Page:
Last month I quoted from David Kinnamon’s book, UnChristian, where he wrote of the six perspectives that “Outsiders” have about “Insiders.” I also said that in this month’s article we would “look at the antidote to some of this bad news.” But before I do that, it seems critical to put the specifics off another month or two while I write a bit about what lies beneath the perceptions “they” have about “us.”

I believe that the way Christians are perceived is stemming in part from incorrect understanding of what it means to be a Christian. Many of the perceptions about Christianity seem to be coming from a wrong definition of the label itself. Thus, we are being judged by how we “ought” to behave rather than simply who we are—sinners as are everyone else, but forgiven and living by the undeserved grace of God that we have received through our relationship with Jesus Christ.

But to a significant portion of the younger population of “Outsiders,” Christianity is about a standard of behavior, rules and regulations, a code of ethics. When they see us behaving in ways that don’t match up with that standard, they call us hypocrites.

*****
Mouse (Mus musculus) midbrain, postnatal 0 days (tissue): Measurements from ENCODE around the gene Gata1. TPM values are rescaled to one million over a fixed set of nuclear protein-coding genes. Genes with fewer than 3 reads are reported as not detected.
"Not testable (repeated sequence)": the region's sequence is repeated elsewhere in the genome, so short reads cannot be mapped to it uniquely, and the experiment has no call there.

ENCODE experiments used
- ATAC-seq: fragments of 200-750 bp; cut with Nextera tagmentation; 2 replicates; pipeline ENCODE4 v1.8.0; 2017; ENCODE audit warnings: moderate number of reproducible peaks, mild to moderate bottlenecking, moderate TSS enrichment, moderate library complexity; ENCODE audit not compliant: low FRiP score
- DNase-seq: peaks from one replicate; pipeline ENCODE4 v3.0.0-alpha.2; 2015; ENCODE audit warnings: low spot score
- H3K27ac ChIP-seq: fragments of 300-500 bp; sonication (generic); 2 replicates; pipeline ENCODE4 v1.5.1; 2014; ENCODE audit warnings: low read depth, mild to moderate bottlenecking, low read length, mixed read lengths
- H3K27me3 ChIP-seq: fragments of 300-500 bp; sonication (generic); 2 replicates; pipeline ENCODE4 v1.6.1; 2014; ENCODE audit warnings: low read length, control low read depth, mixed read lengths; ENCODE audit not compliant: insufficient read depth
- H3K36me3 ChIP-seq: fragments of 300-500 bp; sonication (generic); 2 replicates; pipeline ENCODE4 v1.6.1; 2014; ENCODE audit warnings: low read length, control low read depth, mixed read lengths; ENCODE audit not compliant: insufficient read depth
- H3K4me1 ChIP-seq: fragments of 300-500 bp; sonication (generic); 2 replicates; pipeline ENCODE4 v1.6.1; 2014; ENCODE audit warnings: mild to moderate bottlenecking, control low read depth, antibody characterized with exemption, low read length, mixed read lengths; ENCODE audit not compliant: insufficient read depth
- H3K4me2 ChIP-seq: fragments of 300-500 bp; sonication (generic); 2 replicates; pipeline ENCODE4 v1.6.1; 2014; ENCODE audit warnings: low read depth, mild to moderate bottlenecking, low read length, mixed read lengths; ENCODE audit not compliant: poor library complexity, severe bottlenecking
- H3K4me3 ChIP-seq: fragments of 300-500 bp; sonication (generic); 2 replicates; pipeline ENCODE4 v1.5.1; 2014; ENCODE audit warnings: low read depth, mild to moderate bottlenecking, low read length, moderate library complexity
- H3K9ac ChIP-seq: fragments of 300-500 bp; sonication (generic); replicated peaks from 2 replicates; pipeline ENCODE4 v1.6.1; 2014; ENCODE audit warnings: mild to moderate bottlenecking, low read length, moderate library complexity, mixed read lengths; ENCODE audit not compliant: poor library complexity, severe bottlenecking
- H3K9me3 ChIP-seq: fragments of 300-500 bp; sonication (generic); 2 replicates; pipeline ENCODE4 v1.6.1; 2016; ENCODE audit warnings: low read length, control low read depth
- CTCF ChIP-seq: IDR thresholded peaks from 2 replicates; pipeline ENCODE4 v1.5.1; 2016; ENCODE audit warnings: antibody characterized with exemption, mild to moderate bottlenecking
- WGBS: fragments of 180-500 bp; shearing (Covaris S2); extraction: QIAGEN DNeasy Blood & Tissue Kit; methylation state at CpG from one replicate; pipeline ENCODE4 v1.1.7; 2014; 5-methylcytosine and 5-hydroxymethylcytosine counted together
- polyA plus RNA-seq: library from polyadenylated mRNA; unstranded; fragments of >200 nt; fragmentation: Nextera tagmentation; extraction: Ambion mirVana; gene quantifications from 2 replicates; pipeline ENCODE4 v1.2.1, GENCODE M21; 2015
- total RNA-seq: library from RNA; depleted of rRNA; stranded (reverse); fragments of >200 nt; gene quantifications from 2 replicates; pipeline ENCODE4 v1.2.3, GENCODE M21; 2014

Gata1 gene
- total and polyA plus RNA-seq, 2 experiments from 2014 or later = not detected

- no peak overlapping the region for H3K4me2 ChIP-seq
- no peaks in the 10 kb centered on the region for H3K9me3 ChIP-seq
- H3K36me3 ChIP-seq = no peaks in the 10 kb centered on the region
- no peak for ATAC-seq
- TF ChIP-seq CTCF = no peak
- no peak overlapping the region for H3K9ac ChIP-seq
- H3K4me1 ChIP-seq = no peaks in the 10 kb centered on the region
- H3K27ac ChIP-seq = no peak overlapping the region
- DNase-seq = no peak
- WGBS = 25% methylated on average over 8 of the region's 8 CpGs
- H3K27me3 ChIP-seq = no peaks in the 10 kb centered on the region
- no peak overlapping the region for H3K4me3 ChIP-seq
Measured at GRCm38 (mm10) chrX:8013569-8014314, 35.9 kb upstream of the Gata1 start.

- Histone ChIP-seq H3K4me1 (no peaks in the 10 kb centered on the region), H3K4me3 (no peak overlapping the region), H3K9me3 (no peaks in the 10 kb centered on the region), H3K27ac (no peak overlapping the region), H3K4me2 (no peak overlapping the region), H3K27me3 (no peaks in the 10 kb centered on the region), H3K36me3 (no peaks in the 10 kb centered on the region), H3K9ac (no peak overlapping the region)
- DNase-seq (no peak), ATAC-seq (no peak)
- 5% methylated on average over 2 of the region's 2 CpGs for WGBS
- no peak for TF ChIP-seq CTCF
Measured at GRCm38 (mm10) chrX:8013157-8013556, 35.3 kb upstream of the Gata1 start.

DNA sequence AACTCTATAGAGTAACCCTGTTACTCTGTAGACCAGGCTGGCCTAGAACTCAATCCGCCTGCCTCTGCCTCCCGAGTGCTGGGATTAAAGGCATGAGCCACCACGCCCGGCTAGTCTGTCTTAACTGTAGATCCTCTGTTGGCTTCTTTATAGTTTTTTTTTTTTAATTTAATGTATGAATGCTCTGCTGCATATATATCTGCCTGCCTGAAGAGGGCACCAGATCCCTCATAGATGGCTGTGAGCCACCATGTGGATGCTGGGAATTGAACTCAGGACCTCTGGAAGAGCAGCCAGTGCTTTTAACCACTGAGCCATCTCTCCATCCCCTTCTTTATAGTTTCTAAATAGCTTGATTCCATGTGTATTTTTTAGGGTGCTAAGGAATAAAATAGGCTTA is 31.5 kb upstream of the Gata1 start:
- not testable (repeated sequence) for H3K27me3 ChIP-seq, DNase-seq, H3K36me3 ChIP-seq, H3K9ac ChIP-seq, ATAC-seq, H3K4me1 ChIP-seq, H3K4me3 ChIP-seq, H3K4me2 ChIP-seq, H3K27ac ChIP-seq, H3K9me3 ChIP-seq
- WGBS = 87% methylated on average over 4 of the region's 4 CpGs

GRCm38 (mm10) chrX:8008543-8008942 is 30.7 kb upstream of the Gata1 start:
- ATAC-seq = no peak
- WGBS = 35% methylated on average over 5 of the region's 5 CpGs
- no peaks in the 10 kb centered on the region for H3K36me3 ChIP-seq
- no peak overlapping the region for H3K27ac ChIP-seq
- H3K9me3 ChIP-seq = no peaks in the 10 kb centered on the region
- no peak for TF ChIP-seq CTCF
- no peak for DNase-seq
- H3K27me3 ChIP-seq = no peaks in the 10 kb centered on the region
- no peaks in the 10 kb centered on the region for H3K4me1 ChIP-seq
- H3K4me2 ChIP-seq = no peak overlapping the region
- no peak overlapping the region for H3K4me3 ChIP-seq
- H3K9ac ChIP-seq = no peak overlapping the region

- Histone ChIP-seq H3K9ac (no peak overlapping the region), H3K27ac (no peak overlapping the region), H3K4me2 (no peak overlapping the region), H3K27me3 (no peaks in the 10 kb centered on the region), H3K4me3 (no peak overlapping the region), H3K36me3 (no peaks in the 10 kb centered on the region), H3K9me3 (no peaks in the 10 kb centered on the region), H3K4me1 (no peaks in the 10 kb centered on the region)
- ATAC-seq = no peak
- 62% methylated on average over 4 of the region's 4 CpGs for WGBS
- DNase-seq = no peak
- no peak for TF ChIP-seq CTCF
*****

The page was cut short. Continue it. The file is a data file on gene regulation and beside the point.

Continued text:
Mere Christianity In the preface of his book, Mere Christianity, C. S. Lewis defended what he meant by the label Christian. I am presenting his thoughts as a much more lucid argument than I could ever make for defining our terms before we begin talking about how we can affect change in our public image:

Far deeper objections may be felt – and have been expressed – against my use of the word Christian to mean one who accepts the common doctrines of Christianity. People ask: “Who are you, to lay down who is, and who is not a Christian?” or “May not many a man who cannot believe these doctrines be far more truly a Christian, far closer to the spirit of Christ, than some who do?” Now this objection is in one sense very right, very charitable, very spiritual, very sensitive. It has every available quality except that of being useful. We simply cannot, without disaster, use language as these objectors want us to use it. I will try to make this clear by the history of another, and very much less important, word.